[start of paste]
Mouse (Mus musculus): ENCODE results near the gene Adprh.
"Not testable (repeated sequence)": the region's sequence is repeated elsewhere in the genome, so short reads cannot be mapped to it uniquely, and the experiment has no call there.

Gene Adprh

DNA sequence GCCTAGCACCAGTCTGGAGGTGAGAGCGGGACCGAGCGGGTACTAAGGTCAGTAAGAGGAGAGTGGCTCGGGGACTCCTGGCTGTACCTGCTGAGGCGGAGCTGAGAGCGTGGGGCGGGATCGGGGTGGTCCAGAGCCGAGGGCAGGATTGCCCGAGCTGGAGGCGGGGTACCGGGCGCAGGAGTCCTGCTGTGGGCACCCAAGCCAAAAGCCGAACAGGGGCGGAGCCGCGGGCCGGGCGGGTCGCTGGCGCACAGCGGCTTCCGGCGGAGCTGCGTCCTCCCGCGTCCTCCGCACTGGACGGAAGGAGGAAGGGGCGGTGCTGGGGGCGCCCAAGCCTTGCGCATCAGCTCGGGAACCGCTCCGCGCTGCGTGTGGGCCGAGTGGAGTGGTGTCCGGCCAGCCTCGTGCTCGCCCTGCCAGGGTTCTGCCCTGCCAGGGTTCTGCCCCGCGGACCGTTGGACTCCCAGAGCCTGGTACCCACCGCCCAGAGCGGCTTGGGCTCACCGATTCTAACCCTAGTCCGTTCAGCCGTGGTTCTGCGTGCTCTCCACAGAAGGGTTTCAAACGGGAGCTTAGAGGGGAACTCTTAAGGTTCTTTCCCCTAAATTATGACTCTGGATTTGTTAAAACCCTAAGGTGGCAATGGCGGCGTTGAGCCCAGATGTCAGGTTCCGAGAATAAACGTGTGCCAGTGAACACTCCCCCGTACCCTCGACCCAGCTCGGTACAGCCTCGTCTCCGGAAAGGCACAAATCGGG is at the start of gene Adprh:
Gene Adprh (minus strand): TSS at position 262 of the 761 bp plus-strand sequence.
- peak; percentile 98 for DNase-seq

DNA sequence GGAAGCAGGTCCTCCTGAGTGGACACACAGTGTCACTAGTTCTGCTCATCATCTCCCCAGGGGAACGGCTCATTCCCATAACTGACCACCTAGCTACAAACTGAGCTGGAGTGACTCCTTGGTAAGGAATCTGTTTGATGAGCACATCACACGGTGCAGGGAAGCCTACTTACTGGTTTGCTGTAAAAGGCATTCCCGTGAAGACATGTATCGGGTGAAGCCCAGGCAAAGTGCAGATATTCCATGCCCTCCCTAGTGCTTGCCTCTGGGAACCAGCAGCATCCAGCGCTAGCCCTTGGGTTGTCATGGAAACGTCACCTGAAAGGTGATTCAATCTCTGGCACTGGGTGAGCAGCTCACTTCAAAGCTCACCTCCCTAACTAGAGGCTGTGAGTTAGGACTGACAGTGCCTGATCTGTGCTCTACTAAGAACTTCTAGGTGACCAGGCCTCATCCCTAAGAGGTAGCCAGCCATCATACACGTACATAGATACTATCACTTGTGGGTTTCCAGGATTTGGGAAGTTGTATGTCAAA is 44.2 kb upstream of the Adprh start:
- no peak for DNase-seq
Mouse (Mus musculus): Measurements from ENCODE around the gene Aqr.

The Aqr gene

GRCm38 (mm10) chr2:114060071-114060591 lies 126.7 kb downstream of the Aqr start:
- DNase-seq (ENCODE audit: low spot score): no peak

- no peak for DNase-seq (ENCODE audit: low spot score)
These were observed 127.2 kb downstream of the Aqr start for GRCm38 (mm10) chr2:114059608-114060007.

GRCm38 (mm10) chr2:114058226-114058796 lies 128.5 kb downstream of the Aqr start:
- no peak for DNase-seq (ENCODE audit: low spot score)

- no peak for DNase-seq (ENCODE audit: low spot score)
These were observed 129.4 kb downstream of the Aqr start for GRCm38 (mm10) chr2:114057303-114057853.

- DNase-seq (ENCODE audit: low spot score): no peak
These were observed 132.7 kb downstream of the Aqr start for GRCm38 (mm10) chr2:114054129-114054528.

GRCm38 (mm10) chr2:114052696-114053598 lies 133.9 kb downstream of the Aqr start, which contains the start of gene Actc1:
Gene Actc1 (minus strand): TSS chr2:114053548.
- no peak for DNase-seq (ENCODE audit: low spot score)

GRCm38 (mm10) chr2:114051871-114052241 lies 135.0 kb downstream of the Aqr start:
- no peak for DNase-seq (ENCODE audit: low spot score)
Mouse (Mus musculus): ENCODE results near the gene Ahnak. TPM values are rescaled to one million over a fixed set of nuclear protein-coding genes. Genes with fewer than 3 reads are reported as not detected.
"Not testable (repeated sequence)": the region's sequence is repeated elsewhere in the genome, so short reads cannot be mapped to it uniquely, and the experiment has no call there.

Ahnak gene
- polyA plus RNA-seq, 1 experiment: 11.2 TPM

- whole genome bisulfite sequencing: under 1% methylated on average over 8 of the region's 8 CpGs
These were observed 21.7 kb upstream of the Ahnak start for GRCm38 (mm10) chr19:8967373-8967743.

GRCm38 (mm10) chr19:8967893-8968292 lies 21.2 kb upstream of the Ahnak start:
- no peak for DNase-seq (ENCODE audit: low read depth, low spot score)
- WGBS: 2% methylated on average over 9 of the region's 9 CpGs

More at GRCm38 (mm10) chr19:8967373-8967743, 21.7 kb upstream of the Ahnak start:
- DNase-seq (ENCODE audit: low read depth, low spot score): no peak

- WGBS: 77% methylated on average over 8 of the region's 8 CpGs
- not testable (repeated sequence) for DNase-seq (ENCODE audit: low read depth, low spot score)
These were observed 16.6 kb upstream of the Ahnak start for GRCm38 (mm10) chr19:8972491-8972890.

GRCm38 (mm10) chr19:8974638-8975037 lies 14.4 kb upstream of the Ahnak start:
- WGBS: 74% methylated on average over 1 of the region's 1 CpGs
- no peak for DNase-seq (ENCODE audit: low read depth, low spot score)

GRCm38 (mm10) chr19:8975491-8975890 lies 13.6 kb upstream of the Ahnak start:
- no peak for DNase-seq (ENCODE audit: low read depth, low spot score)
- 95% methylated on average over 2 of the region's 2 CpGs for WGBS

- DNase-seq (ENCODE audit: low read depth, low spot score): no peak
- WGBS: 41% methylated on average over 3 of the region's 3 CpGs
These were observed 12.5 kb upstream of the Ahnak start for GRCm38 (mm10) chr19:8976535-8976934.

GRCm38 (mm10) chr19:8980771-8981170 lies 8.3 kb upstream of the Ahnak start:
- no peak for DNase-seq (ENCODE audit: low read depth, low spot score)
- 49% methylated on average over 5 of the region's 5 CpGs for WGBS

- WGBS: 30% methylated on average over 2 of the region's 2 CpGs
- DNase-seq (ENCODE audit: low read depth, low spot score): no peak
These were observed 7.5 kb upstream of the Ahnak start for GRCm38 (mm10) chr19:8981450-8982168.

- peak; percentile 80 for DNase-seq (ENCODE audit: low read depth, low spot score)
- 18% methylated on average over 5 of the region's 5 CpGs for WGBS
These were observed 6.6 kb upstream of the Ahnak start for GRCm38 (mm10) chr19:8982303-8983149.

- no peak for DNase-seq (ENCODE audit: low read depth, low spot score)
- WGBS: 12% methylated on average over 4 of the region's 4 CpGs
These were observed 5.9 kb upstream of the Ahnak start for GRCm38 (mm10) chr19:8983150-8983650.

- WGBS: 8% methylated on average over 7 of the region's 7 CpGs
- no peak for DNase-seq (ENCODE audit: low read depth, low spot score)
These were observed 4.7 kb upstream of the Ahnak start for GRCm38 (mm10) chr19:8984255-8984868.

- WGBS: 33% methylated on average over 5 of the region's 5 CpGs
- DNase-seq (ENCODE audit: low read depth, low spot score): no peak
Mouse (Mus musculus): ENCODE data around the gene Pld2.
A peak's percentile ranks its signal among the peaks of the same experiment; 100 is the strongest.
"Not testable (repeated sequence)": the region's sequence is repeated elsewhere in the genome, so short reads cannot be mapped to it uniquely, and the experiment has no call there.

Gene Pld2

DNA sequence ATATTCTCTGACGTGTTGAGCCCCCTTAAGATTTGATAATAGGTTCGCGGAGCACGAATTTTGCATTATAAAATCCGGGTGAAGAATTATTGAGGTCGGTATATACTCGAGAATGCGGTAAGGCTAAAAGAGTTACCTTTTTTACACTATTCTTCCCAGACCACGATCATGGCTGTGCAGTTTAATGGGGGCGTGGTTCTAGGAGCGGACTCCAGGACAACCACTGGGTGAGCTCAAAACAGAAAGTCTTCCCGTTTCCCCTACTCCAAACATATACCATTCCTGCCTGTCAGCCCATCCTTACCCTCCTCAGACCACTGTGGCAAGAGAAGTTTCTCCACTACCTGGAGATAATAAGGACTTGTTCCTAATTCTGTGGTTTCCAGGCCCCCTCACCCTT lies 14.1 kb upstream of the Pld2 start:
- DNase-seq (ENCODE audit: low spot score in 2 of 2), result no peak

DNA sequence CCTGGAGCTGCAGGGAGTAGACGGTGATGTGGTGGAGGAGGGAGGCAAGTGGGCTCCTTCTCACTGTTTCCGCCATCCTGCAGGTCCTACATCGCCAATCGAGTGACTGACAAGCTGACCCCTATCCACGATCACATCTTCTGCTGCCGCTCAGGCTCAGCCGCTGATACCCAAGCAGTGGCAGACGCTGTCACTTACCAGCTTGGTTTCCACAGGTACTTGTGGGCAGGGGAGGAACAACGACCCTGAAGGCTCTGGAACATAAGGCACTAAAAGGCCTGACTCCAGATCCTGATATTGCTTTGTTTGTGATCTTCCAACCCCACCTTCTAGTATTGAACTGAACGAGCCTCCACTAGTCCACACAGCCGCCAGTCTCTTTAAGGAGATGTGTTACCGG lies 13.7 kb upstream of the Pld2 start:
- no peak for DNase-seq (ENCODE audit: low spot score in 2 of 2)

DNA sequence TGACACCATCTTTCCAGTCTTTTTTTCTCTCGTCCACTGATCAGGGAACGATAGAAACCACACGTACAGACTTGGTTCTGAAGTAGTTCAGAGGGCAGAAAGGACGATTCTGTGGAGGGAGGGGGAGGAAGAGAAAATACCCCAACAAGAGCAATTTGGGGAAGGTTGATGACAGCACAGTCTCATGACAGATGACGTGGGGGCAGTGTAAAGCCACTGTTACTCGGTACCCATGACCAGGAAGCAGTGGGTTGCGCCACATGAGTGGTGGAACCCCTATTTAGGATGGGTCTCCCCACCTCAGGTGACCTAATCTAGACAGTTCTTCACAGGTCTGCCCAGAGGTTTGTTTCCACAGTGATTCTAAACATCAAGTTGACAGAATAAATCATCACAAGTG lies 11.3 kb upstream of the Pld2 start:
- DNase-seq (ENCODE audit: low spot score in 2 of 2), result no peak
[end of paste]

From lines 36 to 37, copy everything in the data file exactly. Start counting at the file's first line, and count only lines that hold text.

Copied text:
- DNase-seq (ENCODE audit: low read depth, low spot score): no peak

- WGBS: 77% methylated on average over 8 of the region's 8 CpGs